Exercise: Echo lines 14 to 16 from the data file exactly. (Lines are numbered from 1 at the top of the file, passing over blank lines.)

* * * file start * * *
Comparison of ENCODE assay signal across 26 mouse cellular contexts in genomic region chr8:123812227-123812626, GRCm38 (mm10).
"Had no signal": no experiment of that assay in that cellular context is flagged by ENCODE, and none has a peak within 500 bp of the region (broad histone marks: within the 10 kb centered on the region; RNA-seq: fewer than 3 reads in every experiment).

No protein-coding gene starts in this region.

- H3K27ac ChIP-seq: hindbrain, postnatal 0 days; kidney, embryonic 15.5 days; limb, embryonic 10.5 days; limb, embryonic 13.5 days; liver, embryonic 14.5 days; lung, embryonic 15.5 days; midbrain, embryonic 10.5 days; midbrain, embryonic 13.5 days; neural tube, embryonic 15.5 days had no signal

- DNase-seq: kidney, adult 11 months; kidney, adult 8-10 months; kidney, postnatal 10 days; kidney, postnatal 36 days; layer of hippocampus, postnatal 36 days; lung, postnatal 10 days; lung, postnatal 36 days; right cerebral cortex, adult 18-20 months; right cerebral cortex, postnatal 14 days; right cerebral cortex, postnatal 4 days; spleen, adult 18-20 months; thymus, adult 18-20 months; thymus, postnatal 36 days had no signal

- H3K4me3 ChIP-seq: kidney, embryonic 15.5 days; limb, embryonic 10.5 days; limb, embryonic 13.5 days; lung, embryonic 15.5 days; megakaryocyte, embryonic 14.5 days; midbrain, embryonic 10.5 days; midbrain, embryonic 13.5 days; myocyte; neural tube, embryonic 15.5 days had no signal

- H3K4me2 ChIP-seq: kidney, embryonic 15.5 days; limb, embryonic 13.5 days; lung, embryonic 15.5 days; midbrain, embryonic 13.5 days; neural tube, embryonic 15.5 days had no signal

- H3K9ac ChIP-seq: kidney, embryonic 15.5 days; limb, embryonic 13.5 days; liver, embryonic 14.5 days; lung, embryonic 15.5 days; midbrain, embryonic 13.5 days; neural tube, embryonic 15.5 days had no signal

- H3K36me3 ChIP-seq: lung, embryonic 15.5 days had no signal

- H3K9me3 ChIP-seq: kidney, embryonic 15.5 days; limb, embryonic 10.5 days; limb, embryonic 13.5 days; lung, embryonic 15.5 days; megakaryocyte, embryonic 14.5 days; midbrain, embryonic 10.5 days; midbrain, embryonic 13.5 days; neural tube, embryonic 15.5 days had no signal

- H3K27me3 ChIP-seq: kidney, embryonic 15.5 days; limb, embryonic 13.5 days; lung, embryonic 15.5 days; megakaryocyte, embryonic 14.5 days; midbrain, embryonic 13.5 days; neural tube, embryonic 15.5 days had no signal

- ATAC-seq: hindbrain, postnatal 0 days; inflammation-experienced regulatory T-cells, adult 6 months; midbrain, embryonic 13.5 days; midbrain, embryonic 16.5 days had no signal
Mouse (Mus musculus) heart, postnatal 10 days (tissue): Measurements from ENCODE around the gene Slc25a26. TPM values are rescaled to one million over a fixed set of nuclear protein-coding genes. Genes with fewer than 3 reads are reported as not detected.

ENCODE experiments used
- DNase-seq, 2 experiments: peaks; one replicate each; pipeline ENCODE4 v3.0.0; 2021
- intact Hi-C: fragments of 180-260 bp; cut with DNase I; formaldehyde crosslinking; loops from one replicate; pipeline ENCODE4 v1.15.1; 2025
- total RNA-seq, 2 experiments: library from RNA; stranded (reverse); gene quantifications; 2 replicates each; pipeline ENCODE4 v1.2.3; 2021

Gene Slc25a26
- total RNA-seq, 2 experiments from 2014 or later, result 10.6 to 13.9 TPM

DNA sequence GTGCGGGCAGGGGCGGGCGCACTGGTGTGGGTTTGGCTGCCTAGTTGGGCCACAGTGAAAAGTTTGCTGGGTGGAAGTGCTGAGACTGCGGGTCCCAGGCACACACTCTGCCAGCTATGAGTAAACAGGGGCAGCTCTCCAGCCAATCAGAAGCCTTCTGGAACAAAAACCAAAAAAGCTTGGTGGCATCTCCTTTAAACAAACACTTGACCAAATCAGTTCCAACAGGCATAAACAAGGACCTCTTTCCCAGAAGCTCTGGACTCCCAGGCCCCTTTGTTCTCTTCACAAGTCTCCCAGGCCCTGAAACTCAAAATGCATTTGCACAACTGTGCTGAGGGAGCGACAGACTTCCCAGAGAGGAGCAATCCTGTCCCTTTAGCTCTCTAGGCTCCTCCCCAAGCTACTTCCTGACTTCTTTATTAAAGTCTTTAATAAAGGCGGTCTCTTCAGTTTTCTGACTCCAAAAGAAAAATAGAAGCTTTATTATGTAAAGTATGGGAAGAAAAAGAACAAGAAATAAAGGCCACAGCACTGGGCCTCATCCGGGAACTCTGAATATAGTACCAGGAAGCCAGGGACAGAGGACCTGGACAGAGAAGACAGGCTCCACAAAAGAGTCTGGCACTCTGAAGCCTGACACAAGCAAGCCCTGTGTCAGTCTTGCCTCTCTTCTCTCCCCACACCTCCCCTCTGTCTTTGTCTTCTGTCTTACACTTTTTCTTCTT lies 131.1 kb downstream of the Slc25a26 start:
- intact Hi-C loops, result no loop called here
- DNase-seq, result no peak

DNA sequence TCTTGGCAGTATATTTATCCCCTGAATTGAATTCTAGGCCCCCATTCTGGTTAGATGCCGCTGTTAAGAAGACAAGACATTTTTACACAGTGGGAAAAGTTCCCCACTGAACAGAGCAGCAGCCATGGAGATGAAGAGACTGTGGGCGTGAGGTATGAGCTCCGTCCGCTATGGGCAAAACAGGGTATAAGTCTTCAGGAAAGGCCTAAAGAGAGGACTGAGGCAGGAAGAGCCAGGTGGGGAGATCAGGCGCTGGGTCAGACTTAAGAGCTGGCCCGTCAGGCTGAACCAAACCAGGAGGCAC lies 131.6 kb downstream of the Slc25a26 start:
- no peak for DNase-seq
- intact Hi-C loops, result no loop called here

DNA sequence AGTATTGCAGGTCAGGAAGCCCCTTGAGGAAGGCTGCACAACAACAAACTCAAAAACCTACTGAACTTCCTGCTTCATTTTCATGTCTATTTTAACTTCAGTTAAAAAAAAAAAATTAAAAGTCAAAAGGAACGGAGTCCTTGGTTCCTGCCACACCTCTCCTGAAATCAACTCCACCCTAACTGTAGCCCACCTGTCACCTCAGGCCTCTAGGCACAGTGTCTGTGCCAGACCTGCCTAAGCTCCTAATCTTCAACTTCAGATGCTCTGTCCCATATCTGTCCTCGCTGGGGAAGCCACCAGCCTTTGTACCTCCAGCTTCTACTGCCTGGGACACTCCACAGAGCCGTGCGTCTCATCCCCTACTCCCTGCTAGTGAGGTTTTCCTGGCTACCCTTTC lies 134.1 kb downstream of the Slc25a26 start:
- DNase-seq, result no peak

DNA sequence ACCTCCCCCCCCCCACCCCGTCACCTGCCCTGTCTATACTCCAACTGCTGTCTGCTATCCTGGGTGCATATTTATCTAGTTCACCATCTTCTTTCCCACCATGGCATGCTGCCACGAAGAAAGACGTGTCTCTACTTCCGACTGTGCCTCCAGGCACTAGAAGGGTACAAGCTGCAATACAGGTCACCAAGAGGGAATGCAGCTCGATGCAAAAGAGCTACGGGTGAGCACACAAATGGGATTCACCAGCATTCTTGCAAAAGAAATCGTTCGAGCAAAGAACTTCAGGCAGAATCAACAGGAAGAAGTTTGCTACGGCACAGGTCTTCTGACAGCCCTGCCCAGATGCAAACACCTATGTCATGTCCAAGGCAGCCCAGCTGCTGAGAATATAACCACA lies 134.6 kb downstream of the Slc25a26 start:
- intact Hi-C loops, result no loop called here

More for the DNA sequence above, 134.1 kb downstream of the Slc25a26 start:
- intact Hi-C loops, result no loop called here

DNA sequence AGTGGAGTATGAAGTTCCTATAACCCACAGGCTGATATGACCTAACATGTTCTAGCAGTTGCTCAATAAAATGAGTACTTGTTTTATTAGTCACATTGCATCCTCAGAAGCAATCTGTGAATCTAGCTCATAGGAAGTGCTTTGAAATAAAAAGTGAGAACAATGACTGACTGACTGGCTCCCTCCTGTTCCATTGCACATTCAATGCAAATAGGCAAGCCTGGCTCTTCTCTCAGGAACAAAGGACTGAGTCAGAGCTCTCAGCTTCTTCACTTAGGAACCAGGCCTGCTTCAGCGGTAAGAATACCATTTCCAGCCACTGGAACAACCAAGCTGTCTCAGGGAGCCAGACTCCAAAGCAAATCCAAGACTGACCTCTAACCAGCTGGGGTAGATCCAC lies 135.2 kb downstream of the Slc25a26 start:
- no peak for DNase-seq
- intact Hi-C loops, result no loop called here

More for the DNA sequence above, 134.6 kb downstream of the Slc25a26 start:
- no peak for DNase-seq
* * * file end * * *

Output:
ENCODE experiments used
- DNase-seq, 2 experiments: peaks; one replicate each; pipeline ENCODE4 v3.0.0; 2021
- intact Hi-C: fragments of 180-260 bp; cut with DNase I; formaldehyde crosslinking; loops from one replicate; pipeline ENCODE4 v1.15.1; 2025